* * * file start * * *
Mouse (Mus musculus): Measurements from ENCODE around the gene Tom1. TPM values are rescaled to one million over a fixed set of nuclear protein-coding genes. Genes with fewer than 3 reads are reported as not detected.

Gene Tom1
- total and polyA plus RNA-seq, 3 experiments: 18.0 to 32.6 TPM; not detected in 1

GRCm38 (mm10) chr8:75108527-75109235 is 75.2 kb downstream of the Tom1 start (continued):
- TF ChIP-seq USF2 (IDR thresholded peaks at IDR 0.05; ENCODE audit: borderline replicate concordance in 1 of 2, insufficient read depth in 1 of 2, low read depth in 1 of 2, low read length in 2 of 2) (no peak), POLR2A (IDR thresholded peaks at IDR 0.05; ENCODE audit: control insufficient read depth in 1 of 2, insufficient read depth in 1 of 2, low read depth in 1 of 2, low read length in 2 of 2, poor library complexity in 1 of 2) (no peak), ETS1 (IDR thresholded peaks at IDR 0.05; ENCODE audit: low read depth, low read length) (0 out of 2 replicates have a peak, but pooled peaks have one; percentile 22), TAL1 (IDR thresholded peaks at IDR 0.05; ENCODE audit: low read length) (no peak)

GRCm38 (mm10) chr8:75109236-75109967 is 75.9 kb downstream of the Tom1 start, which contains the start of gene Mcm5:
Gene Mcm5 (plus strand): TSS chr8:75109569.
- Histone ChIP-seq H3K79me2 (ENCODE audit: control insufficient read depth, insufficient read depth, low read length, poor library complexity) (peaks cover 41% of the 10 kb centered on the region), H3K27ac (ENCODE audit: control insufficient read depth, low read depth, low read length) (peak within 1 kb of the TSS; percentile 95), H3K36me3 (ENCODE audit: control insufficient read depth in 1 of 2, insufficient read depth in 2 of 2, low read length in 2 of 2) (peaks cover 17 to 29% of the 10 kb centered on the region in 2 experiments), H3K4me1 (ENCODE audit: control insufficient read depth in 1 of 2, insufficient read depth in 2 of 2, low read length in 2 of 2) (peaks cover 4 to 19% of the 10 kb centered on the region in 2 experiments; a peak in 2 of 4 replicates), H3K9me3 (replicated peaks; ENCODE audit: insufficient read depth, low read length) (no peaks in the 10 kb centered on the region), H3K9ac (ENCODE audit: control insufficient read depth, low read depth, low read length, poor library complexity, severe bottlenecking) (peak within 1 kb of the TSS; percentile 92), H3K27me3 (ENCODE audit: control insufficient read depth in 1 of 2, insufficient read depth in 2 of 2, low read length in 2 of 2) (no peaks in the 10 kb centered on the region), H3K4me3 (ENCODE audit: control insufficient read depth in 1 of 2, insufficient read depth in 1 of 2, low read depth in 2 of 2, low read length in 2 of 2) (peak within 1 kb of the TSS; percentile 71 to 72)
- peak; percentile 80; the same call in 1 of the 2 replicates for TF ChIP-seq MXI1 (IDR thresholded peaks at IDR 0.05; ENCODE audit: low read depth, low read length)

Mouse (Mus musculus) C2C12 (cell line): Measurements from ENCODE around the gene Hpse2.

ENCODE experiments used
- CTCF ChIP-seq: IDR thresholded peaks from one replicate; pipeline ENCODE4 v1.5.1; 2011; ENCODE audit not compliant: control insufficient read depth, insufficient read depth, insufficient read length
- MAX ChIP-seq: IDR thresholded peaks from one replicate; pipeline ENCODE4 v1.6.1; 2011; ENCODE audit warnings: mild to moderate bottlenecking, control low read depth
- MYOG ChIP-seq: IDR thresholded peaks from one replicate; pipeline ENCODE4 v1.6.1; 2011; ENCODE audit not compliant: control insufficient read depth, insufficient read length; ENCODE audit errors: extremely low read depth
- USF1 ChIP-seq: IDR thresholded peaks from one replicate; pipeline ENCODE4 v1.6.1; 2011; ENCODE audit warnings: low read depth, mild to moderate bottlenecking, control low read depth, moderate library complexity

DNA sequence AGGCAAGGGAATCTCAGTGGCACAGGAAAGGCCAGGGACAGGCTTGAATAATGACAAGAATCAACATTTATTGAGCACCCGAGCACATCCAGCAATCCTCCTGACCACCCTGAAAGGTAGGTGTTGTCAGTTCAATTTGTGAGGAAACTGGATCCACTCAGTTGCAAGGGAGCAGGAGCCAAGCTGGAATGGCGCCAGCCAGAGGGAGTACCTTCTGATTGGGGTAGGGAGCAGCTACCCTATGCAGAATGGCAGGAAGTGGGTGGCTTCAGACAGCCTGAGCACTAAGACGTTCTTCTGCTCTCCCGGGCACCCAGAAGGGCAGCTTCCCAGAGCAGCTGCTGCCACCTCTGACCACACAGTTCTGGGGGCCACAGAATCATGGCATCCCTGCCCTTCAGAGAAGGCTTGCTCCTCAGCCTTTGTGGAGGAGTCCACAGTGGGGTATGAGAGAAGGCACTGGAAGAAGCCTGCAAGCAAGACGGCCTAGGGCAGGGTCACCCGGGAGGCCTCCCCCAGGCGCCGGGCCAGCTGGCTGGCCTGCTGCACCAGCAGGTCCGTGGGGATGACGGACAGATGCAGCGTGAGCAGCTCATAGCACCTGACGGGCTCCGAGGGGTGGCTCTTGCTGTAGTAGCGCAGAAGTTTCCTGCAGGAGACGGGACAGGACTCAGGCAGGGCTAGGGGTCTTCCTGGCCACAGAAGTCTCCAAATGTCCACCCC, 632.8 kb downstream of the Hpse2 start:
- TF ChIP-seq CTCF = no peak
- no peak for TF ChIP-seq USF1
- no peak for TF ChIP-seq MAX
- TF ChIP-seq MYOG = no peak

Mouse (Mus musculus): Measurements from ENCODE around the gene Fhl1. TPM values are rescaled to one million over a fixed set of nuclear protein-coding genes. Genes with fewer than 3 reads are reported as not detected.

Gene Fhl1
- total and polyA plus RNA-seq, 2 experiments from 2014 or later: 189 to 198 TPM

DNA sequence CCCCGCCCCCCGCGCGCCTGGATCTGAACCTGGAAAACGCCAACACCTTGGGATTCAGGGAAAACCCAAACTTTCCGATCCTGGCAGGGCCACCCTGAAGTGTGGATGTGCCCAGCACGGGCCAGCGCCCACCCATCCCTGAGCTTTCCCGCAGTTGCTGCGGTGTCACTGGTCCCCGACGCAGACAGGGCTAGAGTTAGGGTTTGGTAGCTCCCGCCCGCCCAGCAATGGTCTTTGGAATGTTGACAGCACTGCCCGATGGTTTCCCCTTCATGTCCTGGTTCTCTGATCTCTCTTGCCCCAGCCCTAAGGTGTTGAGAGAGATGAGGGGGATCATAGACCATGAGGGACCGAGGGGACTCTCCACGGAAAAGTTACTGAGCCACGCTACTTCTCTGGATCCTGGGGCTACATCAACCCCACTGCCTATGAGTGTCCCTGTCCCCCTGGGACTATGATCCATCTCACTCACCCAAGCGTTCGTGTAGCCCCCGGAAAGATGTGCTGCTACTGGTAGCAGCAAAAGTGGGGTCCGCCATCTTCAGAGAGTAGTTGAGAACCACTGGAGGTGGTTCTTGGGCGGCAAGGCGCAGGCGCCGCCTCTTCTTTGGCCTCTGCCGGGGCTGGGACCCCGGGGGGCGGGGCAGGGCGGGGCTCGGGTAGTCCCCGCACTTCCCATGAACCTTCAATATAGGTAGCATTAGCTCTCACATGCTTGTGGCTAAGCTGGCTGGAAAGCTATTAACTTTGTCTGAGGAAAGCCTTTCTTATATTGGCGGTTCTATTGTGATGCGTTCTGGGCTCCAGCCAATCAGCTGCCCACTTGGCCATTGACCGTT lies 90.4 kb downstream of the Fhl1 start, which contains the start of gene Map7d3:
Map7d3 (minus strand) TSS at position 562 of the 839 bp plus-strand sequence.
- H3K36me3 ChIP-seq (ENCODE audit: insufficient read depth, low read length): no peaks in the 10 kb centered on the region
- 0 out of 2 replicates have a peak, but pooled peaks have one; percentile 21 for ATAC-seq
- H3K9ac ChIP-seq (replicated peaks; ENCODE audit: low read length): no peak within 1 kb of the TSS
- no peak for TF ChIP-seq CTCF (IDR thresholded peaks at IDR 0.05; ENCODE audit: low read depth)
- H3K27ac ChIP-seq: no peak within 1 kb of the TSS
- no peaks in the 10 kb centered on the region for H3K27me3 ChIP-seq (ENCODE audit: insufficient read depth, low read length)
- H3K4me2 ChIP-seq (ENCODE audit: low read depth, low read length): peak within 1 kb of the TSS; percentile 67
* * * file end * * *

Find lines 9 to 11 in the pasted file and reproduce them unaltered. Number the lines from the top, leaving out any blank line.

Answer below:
- peak; percentile 80; the same call in 1 of the 2 replicates for TF ChIP-seq MXI1 (IDR thresholded peaks at IDR 0.05; ENCODE audit: low read depth, low read length)

Mouse (Mus musculus) C2C12 (cell line): Measurements from ENCODE around the gene Hpse2.

ENCODE experiments used